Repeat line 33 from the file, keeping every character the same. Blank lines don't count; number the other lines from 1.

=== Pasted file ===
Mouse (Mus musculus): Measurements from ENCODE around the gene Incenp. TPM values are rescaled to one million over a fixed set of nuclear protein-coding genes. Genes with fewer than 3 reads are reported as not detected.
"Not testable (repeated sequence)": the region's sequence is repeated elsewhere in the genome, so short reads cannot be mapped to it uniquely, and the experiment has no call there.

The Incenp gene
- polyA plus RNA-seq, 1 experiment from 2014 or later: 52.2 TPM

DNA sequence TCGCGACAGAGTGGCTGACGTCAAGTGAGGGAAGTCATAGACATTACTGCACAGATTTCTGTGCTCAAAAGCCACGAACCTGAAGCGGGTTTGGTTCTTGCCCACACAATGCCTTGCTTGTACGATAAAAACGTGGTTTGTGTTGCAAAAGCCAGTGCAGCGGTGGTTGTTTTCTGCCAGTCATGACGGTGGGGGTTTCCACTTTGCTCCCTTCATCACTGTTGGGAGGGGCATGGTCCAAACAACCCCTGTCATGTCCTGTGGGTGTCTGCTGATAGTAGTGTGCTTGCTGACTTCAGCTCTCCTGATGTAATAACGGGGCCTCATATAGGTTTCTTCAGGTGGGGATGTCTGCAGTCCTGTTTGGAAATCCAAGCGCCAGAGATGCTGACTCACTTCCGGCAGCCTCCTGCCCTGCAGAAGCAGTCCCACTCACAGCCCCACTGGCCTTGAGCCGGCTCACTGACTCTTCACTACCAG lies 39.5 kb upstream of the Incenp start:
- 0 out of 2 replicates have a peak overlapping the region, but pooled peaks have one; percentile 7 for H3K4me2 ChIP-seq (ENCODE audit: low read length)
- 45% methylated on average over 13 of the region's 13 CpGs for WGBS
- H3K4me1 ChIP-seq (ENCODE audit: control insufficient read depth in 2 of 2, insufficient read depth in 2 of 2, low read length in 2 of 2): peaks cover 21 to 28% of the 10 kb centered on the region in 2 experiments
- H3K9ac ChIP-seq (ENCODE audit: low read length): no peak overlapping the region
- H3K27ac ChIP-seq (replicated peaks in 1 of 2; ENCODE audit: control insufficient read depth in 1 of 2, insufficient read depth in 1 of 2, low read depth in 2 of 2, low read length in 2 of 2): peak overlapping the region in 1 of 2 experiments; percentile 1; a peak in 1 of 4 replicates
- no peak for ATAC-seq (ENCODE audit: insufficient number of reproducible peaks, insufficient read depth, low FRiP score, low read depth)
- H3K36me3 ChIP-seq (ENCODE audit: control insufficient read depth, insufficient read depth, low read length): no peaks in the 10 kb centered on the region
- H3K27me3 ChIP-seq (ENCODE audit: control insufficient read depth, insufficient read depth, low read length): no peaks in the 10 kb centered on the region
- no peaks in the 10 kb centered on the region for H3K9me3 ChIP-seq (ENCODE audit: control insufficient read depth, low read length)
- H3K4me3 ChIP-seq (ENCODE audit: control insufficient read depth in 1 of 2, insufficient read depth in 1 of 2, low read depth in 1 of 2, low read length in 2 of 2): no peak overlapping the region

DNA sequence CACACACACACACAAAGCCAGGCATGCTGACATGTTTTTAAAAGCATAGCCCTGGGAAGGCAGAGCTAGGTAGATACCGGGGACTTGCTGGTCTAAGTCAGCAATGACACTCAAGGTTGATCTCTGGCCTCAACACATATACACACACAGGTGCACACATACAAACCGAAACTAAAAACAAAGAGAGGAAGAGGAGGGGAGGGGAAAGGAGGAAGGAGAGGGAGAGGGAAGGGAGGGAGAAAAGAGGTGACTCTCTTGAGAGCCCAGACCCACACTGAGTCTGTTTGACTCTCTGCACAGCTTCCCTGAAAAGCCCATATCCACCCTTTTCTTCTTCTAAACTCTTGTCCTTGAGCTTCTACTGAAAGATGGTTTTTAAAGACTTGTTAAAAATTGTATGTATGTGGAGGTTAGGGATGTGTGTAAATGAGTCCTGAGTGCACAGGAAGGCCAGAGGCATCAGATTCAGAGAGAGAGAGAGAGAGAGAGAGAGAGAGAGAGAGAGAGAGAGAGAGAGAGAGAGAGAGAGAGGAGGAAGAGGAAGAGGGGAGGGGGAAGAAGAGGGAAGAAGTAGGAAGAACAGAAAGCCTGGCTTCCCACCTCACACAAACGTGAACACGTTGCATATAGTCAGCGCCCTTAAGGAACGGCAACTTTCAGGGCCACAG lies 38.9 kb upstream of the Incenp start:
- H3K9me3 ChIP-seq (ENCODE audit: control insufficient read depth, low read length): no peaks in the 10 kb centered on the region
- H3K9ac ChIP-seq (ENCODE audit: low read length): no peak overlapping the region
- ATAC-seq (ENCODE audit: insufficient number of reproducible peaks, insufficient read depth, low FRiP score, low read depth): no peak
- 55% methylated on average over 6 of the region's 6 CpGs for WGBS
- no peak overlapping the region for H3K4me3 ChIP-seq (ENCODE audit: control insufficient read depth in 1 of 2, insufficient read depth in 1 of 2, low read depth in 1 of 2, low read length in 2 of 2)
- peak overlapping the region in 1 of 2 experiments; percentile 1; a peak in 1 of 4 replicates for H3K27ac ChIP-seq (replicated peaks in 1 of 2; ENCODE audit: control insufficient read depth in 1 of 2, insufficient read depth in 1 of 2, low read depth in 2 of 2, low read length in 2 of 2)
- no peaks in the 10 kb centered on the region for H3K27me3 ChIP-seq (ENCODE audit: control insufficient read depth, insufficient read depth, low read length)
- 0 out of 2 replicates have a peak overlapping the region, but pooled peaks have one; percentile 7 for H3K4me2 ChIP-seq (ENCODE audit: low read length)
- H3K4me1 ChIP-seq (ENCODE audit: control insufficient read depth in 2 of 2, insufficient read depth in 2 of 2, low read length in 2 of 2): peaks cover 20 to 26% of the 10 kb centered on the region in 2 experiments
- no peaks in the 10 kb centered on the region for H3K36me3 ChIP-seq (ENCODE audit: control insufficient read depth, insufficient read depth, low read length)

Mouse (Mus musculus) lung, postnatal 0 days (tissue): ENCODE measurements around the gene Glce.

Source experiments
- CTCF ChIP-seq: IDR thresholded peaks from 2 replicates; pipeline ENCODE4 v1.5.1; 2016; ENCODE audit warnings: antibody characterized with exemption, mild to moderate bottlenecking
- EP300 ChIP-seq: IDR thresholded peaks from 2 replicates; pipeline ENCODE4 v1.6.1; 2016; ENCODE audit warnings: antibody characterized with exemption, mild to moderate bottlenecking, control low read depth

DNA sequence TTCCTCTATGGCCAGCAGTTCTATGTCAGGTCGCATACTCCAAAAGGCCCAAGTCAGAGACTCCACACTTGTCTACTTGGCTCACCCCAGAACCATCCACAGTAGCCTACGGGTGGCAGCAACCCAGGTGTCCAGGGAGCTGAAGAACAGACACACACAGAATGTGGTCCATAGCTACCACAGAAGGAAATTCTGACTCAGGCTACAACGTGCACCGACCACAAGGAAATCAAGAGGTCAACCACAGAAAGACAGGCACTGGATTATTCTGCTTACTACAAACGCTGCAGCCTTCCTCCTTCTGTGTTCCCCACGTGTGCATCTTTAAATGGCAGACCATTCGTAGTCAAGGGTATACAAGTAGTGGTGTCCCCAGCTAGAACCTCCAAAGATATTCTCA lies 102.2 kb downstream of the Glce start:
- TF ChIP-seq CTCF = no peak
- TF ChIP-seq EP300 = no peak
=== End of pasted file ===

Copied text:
- TF ChIP-seq EP300 = no peak